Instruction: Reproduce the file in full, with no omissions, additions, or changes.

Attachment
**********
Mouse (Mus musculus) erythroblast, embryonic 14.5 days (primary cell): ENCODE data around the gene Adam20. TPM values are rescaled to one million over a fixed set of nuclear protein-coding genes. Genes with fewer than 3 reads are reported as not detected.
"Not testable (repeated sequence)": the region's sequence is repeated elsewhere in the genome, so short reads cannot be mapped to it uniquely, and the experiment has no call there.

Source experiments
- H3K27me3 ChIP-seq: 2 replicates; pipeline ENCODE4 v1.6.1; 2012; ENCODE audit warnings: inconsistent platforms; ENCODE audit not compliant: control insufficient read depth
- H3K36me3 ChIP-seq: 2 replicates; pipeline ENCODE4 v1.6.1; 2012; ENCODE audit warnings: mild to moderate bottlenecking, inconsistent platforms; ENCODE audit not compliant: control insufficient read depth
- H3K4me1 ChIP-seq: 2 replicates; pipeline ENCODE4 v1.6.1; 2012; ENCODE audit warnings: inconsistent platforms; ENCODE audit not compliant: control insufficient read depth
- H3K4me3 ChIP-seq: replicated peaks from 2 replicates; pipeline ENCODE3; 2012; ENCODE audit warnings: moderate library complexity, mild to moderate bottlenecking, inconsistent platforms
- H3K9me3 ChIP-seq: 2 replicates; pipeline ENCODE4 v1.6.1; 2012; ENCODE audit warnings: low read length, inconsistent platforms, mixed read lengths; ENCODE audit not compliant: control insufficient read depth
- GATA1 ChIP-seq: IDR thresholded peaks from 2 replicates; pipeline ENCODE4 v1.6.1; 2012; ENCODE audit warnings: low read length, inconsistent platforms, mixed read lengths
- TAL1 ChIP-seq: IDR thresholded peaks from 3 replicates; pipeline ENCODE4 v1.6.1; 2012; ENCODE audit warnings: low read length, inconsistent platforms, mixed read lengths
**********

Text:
Mouse (Mus musculus) erythroblast, embryonic 14.5 days (primary cell): ENCODE data around the gene Adam20. TPM values are rescaled to one million over a fixed set of nuclear protein-coding genes. Genes with fewer than 3 reads are reported as not detected.
"Not testable (repeated sequence)": the region's sequence is repeated elsewhere in the genome, so short reads cannot be mapped to it uniquely, and the experiment has no call there.

Source experiments
- H3K27me3 ChIP-seq: 2 replicates; pipeline ENCODE4 v1.6.1; 2012; ENCODE audit warnings: inconsistent platforms; ENCODE audit not compliant: control insufficient read depth
- H3K36me3 ChIP-seq: 2 replicates; pipeline ENCODE4 v1.6.1; 2012; ENCODE audit warnings: mild to moderate bottlenecking, inconsistent platforms; ENCODE audit not compliant: control insufficient read depth
- H3K4me1 ChIP-seq: 2 replicates; pipeline ENCODE4 v1.6.1; 2012; ENCODE audit warnings: inconsistent platforms; ENCODE audit not compliant: control insufficient read depth
- H3K4me3 ChIP-seq: replicated peaks from 2 replicates; pipeline ENCODE3; 2012; ENCODE audit warnings: moderate library complexity, mild to moderate bottlenecking, inconsistent platforms
- H3K9me3 ChIP-seq: 2 replicates; pipeline ENCODE4 v1.6.1; 2012; ENCODE audit warnings: low read length, inconsistent platforms, mixed read lengths; ENCODE audit not compliant: control insufficient read depth
- GATA1 ChIP-seq: IDR thresholded peaks from 2 replicates; pipeline ENCODE4 v1.6.1; 2012; ENCODE audit warnings: low read length, inconsistent platforms, mixed read lengths
- TAL1 ChIP-seq: IDR thresholded peaks from 3 replicates; pipeline ENCODE4 v1.6.1; 2012; ENCODE audit warnings: low read length, inconsistent platforms, mixed read lengths